The above-mentioned filter material can be manufactured by, for example, (1) the process which comprises using as intact, or molding a fibrous cellulose ester-containing composition directly into a filter material or (2) the process which comprises sheeting a fibrous cellulose ester-containing composition. In the first-mentioned process, if an adhesive is required, the above-mentioned water-soluble adhesive is preferably used so as not to interfere with wet disintegratability. The second-mentioned sheet material can be obtained by (a) wet-webbing a fibrous cellulose ester-containing slurry on a paper machine or (b) dry-webbing a fibrous cellulose ester-containing composition.
The solids content of the above-mentioned slurry for use in the wet-webbing process (a) can be liberally selected within the range permitting web formation and may for example be about 0.005 to 0.5 weight %. The wet-webbing can be achieved by the conventional procedure, for example by wet-webbing on a paper machine equipped with a porous plate (perforated plate) and subjecting the wet web to dehydration and drying.
The dry webbing (b) can also be performed by the conventional procedure, for example by spraying the above-mentioned composition against a net by means of an air jet (air flow). Where an adhesive is used in dry webbing, a water-soluble adhesive, such as those mentioned above, is preferably employed. The material prepared with the aid of such a water-soluble adhesive is highly disintegratable, breaking up into individual fibers when wetted.
Whereas the sheet manufactured by the conventional thermal pressure forming method utilizing the thermoplastic property of cellulose esters suffers a considerable loss of wet disintegratability, the filter material obtained by the above technology of the invention retains high wet disintegratability.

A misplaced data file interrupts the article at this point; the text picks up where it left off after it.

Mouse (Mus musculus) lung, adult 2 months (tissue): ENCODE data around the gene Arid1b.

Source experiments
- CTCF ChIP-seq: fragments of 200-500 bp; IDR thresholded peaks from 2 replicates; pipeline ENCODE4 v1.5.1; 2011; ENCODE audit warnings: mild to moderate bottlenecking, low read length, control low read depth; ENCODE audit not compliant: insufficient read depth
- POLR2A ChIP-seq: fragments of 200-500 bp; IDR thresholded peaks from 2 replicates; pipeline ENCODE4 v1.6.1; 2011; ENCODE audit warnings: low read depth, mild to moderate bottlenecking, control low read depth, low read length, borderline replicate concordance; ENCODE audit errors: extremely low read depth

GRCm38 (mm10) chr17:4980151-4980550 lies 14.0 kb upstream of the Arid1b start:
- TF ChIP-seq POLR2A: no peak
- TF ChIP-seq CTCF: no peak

The tobacco smoke filter material of the present invention is useful for the manufacture of a tobacco smoke filter (tobacco filter rod). The tobacco smoke filter can be obtained by the per se conventional technology, for example by charging a mold with the fiber material to provide a filter plug or feeding a sheet material to a filter plug wrapping machine.
In order to insure a smooth and uniform passage of the tobacco smoke through the filter plug while channeling is suppressed, the sheet material is preferably creped or embossed beforehand. By the creping or embossing, a filter having an adequate permeability (puffing properties) can be effected. By way of illustration, there can easily be obtained a filter having a satisfactory permeability to tobacco smoke, for example having a pressure drop (puff resistance) of about 200 to 600 mm WG (water gauge or H2 O) and preferably about 300 to 500 mm WG in the filter with a length of 10 cm and a diameter of 7.8 mm. Creping can be effected by guiding a sheet material over a pair of creping rollers formed with a multiplicity of grooves running in the direction of advance of the sheet material to form winkles or creases and, to a lesser extent fissures along the path of travel. Embossing can be effected by passing a sheet material over a set of rollers formed with grating-like or random relief pattern having convex and/or concave or pressing a sheet material against a roll formed with such a relief pattern. The permeability of the filter can be adjusted by such creping or embossing.